Plan in Advance
Planning makes things run much more quickly and much smoother. Especially if you are running around a city by yourself with your camera. I like to do a bit of scouting ahead of time and find places that I like and want photos in front of. I usually walk around a city to discover these spots for myself, but Instagram and Pinterest can also be very helpful in finding great photo locations.
I’m not a fashion icon but choosing your outfit is also somewhat important. Contrasting colours will help you stand out more in the photos and is more visually appealing. Also, some female influencers especially like to do wardrobe changes. Personally, that’s not really my style. But I will bring a jacket or a sweater to take on and off so things look slightly different without me having to drag around multiple outfits and try to figure out where to change. I don’t have the time or energy for that but if you do- go for it!
Get Up Early
I love mornings at the best of times. Especially in big European cities. Few people are out and about before 9 or 10am which gives me lots of space and time to explore on my own. This also makes early mornings ideal for taking self-portraits while travelling solo.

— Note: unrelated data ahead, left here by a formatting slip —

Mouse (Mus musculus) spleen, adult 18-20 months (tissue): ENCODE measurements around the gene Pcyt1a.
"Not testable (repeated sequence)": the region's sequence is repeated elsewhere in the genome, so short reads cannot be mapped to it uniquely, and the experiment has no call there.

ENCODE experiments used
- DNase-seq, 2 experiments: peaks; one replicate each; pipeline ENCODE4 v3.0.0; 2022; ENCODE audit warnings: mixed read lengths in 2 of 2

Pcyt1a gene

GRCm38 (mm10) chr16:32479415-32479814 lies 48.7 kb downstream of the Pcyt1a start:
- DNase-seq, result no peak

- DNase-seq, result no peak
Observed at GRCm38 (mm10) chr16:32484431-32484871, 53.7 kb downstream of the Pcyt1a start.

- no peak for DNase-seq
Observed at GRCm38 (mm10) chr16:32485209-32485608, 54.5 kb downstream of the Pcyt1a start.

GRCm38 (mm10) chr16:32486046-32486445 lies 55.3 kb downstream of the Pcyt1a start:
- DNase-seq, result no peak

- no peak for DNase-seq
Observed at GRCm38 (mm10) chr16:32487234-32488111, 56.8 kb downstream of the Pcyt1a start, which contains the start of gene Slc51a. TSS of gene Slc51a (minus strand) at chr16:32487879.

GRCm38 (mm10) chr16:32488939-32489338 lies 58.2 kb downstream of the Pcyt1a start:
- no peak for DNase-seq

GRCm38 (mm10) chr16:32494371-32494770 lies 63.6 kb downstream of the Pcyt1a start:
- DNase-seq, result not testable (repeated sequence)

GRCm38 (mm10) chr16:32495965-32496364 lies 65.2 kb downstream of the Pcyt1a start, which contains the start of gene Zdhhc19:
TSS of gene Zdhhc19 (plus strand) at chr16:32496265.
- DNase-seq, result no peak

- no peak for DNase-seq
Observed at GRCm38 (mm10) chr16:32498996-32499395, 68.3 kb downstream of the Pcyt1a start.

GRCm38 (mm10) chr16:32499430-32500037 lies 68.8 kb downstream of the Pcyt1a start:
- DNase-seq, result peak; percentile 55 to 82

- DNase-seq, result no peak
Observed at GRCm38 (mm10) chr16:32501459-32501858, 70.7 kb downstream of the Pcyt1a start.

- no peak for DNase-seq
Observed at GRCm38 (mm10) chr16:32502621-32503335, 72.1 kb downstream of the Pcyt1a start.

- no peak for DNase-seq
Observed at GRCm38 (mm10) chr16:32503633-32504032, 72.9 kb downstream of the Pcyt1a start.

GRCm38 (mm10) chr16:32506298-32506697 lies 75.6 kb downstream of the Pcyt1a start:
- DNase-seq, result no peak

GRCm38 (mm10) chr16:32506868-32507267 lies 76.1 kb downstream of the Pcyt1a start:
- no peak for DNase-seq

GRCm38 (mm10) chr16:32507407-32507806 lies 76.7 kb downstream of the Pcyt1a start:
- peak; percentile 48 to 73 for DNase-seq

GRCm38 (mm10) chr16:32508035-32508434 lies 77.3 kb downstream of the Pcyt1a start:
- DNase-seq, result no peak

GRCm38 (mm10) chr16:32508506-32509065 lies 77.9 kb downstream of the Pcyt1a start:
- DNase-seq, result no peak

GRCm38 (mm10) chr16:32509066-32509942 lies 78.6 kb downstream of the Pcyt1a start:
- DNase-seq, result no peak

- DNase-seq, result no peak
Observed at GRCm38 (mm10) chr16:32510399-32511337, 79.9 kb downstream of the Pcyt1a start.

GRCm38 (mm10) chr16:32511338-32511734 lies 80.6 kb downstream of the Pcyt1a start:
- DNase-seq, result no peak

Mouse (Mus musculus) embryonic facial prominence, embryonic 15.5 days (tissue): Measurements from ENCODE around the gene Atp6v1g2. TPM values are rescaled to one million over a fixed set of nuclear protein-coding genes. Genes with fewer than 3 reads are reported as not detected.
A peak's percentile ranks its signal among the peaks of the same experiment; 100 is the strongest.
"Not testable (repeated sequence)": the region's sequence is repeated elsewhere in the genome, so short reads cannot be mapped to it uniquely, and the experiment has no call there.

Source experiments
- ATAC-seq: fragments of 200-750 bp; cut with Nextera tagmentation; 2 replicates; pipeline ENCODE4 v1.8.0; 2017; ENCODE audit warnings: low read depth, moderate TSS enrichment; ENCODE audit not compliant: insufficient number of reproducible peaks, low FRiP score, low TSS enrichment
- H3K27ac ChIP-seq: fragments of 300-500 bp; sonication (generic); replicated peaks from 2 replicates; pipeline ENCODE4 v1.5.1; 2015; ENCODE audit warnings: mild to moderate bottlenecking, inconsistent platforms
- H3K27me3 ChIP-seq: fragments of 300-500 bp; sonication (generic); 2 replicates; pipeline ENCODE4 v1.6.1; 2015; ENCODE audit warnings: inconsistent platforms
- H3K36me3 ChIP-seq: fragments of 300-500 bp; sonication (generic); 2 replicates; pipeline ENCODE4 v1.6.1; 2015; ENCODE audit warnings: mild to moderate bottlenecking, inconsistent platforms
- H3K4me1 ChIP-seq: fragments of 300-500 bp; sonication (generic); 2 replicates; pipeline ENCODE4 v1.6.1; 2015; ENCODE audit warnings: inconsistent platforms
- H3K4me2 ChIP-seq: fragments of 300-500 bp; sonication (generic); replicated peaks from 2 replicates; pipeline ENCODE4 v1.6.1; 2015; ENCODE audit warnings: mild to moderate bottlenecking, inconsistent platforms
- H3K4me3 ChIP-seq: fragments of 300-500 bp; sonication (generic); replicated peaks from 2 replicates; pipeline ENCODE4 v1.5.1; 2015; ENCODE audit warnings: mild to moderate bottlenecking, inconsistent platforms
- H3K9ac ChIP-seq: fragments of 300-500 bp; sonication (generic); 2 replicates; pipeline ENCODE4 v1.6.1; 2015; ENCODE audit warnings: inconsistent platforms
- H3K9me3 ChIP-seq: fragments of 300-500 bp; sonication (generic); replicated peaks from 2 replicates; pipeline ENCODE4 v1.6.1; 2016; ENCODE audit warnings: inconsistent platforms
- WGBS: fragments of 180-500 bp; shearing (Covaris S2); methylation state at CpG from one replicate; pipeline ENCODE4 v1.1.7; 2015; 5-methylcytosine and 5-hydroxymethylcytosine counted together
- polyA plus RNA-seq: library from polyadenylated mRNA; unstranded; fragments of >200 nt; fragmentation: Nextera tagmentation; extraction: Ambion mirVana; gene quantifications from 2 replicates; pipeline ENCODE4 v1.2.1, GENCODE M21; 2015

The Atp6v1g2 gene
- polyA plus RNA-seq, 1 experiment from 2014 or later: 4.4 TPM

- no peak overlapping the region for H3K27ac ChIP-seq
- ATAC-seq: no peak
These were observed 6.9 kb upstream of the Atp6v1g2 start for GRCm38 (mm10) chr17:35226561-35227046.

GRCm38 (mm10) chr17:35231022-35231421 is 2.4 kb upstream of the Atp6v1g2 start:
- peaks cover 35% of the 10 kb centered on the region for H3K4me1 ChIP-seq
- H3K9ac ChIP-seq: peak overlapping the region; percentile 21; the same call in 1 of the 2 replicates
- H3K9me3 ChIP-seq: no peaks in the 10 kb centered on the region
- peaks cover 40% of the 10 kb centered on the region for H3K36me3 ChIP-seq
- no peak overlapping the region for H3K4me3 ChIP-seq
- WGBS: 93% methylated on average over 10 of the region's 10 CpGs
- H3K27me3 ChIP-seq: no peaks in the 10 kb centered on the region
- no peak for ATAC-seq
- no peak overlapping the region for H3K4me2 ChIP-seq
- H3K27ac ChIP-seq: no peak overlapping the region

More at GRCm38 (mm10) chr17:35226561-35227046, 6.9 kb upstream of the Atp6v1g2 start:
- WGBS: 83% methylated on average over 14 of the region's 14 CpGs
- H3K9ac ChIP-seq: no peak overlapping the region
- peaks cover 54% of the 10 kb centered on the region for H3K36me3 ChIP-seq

The lack of crowds and people in your photo is a huge plus aesthetically, but it’s also beneficial for a few other reasons. First off, I feel more comfortable walking away from my camera to get a photo of myself if there’s not many people around. Secondly, I know almost everyone does it, but I still feel self-conscious taking photos of myself when I travel solo. The fewer people around to see me do it, the more relaxed I feel in front of the camera. Finally, ask any photographer, early morning light is some of the best light you can ask for.
Bring the Right Gear
Part of figuring out how to take self-portraits is to make sure you have the right gear. As I said above, just having a smartphone probably isn’t going to cut it. I mean, you could get creative with the self-timer and propping it up on random items, but at the end of the day, you aren’t going to get the results you want.
That being said, most of us (me included) don’t want to walk around with 100 pounds of camera gear. I want cute self-portraits for Instagram and photobooks. I’m not trying to land the cover photo of the next issue of NatGeo.
You’ll need a camera of some sort (phone can work), a tripod, and a remote (unless your camera is bluetooth compatible and you can use your phone). If you want to know what I use, check out my ‘whats in my camera bag’ post.
How to Take Self-Portraits
You’ve mapped out your photo spots. You’re up early with all the gear, and now it’s time to actually take your self-portraits. This is where you get to have a little fun.